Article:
The Cost of Higher Education
Starting Early to Save for College
Parents who invest $100 a month for 18 years at a modest 6 percent total return would have $39,000 when their child is ready for his freshman year at college.
If we all started to save for college the day our children were born, we'd probably be in pretty good shape by the time that baby reached 18 or 19 years old.
Unfortunately, most of us don't do that. Life and daily bills get in the way, meaning that all too often, the college fund is the last account on the deposit list each month.
If you're not convinced that it's important to start saving early for college, consider these figures from the T. Rowe Price investment firm. These numbers are the amounts parents need to save per month and per year at 10 percent return in order to have $100,000 saved when it's time for college.
Parents who start saving money when their child is born need to save $161 a month, or $1,938 a year.
Parents who start saving when their child is eight will have to save $447 a month, or $5,364 a year.
Parents who start saving when their child is 13 will need to save $1,140 a month, or $13,681 a year.
Unless you hit the lottery when your kid's 15, it's easier for most people to pay a manageable amount over a long period of time than a huge chunk each month for a shorter time. If your children are still young and you've decided you'd like to start saving for college early on, you've got some choices as to how to do so.
You could invest money in a uniform gifts to minors account, an educational IRA, 529 plans, EE bonds, or just accumulate money in your name that's designated for your child's college expenses. All of these methods have some pros and cons.
Traditional College Accounts
Many colleges and universities offer payment plans and incentives to try to entice future students to their campuses. If you're interested in a particular school, see if there's a payment program you can get into early on.
Putting money aside in an account in your name that's designated as a college fund for your child is what financial advisers call a traditional college account. The money in that account is yours, which means you can use it in case of a real emergency. (Read Nontraditional Options for College Savings for some other ideas for saving for your child's education.)
If your child for some reason doesn't go to college, you simply use the money for something else. All income and capital gains from the account are yours, and must be reported on your annual income tax returns. This means that there isn't any compounding on the funds, and you won't earn interest on your interest. If your precious decides that he'd prefer to work on a shrimp boat in Louisiana instead of head off for college, however, all the money in the account is yours. This means of saving doesn't have any tax benefits, which has made it less popular as other, more tax-friendly methods of saving for college have been introduced.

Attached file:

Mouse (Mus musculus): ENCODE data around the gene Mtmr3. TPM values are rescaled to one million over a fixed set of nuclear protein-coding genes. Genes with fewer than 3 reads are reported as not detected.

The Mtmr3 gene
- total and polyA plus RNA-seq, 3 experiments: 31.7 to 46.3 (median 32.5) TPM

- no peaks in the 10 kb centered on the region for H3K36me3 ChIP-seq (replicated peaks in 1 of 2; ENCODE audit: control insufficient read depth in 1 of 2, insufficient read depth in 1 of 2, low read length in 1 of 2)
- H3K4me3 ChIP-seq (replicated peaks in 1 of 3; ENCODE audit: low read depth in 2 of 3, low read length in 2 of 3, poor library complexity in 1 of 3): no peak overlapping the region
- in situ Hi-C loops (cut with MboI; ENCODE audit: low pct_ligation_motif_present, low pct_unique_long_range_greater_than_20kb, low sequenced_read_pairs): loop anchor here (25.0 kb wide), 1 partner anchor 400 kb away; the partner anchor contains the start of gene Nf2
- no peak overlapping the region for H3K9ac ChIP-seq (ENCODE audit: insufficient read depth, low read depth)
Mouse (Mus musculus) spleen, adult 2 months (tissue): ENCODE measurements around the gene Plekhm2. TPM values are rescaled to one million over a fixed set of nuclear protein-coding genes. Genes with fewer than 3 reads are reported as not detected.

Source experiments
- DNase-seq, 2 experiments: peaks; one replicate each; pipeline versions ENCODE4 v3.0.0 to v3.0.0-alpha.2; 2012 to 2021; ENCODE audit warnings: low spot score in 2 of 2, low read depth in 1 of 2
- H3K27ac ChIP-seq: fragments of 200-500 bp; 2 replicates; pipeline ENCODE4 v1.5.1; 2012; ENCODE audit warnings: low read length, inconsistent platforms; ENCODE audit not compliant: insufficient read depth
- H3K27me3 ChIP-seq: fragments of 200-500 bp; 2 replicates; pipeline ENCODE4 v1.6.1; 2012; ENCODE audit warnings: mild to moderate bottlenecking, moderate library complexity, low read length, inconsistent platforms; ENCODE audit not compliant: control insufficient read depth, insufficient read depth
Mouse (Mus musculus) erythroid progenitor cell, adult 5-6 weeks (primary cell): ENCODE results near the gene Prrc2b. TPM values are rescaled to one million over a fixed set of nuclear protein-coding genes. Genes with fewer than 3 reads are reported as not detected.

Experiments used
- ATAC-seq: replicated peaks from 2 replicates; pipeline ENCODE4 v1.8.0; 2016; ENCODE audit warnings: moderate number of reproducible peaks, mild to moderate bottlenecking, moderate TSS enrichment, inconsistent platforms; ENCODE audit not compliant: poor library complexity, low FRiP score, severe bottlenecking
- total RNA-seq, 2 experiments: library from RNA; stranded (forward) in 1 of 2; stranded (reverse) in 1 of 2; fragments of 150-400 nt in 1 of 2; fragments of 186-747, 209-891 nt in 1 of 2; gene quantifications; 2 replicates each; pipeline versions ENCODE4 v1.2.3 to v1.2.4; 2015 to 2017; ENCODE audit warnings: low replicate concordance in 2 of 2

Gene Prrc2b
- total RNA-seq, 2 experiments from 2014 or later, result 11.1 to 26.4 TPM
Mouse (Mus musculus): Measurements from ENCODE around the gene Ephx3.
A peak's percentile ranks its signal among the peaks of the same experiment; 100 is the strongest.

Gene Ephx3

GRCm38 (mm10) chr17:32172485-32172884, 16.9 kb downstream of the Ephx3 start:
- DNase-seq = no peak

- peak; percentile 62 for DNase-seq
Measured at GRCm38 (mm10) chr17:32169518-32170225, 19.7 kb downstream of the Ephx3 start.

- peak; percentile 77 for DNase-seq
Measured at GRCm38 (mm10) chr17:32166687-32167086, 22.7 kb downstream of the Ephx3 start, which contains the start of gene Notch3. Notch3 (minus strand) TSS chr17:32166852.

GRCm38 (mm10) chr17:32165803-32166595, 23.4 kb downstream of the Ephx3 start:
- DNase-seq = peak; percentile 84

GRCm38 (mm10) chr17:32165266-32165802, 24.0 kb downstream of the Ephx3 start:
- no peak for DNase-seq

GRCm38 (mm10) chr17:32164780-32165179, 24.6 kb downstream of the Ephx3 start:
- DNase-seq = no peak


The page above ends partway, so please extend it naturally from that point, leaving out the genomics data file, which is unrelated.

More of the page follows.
Another tactic for funding a college education is to use proceeds from appreciated stock. Grandma, or whoever it is that owns the stock, can give it to the student, who can then sell it and apply it toward his first semester's tuition. He'll still have to pay capital gains on the stock, but they'll be based on the child's tax bracket, which is much lower than Grandma's.
You also can pay money directly to an educational institution for the cost of your child's education. There isn't any limitation to the amount you can give, except it must be earmarked for tuition. The funds must be paid directly to the college, not channeled through the student. Be sure to tell Grandma that she shouldn't pay any tuition funds to the college until she sees a bill, though. If she hands over tuition money to Cornell, for instance, and then your child decides to tour Europe instead, the money can't be returned. It becomes a charitable gift to the college.
More on: Paying for College
Excerpted from The Complete Idiot's Guide to Personal Finance in Your 40s and 50s © 2002 by Sarah Young Fisher and Susan Shelly. All rights reserved including the right of reproduction in whole or in part in any form. Used by arrangement with Alpha Books, a member of Penguin Group (USA) Inc.
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